Friday, June 7, 2013
Extremely Loud and Incredibly Close by Jonathan Safran Foer
A few months ago whilst channel flicking for a movie we spotted Extremely Loud and Incredibly Close. Now we had never heard of the film, but as we watched we felt that it must be based upon a book. A quick google search and it revealed that we we right.
The next time I was in the library I selected the book and this review is of the book rather than the film, which was just as enjoyable.
Oskar is a young 9 year old boy, is the narrator for the story and the story is set in New York and is about Oskar, his family and a group of strangers that he meets along the way whilst attempting to unravel a mystery set by his father. His father died in New York, a victim of 9/11.
The relationship that Oskar has with his father was a special one. Oskar is a bright lad, very literal and probably features somewhere on the autistic scale. He lives with his mother who has eventually moved on with her life. His Grandmother lives next door alone, as her husband had left her previously.
Oscar come across a key in a vase with it a name. Oscar seeks to discover the details of the name and spends hours each weekend seeking people with the name using the New York phoned book.
I loved this film and the book. The storyline was fascinating as Oskar strives to hold on to his deceased father and those phone messages that he heard on the answerphone tape. The messages of a loved one to a family, left incase the unthinkable happened.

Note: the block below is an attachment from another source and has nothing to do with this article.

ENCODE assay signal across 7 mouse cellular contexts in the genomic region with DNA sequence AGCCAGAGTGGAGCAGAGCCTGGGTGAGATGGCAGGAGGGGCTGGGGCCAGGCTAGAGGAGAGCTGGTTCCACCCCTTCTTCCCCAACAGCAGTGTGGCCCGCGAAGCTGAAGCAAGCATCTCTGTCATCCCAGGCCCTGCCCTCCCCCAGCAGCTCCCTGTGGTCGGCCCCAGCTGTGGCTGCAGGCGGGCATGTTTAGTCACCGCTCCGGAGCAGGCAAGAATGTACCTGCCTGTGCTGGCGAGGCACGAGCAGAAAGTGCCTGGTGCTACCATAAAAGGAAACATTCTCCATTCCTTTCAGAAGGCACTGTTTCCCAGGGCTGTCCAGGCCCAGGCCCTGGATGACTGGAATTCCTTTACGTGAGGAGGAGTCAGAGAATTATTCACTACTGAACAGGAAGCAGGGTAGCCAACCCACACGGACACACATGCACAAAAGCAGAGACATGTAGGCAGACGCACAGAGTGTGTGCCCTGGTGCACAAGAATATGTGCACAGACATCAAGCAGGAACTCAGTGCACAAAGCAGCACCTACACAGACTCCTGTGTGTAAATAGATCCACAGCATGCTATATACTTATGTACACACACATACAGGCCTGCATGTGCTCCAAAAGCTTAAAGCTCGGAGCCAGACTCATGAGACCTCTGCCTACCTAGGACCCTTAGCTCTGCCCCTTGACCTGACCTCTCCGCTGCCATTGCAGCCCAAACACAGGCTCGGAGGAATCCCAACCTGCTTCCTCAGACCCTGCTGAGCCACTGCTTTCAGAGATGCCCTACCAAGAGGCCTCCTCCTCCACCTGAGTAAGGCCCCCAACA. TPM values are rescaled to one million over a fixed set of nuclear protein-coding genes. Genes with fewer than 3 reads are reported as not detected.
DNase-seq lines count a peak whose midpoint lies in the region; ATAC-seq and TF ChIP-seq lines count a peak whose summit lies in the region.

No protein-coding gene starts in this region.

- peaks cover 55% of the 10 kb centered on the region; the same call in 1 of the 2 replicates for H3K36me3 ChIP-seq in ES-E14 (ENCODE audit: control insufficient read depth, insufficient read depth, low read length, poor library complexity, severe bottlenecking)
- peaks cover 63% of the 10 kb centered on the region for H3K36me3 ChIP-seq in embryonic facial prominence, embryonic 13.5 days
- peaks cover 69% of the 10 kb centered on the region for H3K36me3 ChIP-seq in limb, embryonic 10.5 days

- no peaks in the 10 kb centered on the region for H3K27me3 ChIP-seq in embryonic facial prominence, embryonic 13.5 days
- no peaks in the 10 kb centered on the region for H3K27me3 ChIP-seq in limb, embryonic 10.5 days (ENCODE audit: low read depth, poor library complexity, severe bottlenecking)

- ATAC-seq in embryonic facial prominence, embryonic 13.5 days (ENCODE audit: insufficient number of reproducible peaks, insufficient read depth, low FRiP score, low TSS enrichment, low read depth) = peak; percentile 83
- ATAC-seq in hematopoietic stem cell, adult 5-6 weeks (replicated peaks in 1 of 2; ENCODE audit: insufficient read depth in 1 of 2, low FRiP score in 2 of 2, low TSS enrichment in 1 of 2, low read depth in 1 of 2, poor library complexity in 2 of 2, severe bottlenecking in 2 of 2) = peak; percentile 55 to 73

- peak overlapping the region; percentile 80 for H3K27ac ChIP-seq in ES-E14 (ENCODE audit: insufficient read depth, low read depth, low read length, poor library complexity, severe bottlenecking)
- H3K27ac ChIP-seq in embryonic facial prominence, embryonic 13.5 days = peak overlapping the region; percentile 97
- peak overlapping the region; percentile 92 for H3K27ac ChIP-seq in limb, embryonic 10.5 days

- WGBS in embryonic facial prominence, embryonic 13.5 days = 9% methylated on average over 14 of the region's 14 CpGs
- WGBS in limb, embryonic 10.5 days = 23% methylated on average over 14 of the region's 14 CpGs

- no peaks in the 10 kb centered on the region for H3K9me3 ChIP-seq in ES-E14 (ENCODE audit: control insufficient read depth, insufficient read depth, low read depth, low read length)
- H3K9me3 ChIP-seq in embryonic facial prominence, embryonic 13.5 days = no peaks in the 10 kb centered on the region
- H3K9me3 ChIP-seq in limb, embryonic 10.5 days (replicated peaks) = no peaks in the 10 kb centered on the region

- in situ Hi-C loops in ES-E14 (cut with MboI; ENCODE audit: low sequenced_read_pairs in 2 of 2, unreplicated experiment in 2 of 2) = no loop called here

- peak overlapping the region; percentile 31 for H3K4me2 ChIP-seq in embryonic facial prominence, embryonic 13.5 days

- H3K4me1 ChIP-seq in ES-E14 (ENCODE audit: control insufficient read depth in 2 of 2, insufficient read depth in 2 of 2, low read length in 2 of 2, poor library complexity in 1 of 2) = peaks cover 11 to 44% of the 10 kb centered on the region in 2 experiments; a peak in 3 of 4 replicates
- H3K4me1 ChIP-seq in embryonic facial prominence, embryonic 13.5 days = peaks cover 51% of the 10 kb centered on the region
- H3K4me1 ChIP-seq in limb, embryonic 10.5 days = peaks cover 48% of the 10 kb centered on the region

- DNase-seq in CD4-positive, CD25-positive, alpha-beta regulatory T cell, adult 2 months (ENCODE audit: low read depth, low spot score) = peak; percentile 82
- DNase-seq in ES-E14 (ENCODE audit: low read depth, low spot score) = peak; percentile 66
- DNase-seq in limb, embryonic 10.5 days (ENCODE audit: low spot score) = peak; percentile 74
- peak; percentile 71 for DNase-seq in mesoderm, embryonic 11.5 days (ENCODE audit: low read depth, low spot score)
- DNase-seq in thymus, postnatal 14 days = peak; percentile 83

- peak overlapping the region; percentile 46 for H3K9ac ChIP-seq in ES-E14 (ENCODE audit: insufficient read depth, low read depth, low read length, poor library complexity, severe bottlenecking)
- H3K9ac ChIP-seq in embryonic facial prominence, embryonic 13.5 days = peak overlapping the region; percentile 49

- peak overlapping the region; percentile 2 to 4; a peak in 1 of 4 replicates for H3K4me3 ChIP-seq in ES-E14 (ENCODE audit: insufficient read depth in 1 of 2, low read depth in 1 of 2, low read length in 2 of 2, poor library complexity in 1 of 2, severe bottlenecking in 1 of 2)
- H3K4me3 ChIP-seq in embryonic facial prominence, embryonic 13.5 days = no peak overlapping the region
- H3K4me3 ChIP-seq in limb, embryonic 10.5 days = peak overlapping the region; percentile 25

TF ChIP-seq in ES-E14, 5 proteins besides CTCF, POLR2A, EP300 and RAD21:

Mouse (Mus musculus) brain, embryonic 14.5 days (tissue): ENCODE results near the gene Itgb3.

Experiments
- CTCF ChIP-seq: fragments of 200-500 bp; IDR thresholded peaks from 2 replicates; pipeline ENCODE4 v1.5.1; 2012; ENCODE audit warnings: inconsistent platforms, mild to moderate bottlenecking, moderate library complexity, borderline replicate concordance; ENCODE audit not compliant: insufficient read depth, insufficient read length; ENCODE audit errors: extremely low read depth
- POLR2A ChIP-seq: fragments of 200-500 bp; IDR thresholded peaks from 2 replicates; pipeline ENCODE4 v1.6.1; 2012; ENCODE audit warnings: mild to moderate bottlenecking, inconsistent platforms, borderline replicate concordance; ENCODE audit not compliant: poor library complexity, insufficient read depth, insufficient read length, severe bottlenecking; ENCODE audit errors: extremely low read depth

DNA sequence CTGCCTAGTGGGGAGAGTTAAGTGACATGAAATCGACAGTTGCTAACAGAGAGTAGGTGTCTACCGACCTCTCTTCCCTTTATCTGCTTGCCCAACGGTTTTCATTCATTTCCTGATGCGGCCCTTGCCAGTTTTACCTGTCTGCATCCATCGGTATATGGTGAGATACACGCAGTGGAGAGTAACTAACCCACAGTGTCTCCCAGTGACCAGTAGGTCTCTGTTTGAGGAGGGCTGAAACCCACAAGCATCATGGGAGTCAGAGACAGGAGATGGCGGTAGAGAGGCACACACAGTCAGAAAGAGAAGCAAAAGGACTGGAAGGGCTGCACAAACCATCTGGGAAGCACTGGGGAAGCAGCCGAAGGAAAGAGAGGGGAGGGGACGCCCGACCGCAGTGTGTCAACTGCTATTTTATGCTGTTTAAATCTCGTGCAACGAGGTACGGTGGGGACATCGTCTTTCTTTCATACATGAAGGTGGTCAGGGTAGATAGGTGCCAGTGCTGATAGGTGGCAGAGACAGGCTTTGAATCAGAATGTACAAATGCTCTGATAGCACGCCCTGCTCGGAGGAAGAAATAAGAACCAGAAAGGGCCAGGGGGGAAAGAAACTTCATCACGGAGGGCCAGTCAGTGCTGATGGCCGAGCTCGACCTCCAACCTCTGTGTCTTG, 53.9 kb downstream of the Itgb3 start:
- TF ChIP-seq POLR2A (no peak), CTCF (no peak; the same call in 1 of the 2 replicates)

There is a sweet kind of innocence as Oskar seeks to uncover the answers and whilst he is doing so the memory of his father is "alive" upon gaining the answers Oskar has to find a way of dealing with the acceptance that his beloved father is gone and an important chapter of his life closes.
I have to say that whilst I read the book I struggled with the writing. Watching the film first did actually help to read the book and I can see from the reviews online that the book itself has received mixed review and several people also read the book following having seen the film. The film incidentally was tastefully produced and the deceased father played by Tom Hanks, who does a great job.
This is one of those books that you have to reflect on; and seek the deeper meaning. Striving to understand a huge amount of emotion and the complexities of dealing with survivors guilt.
Not strictly within the confines of historical fiction, but I think it qualifies, afterall, yesterday is history!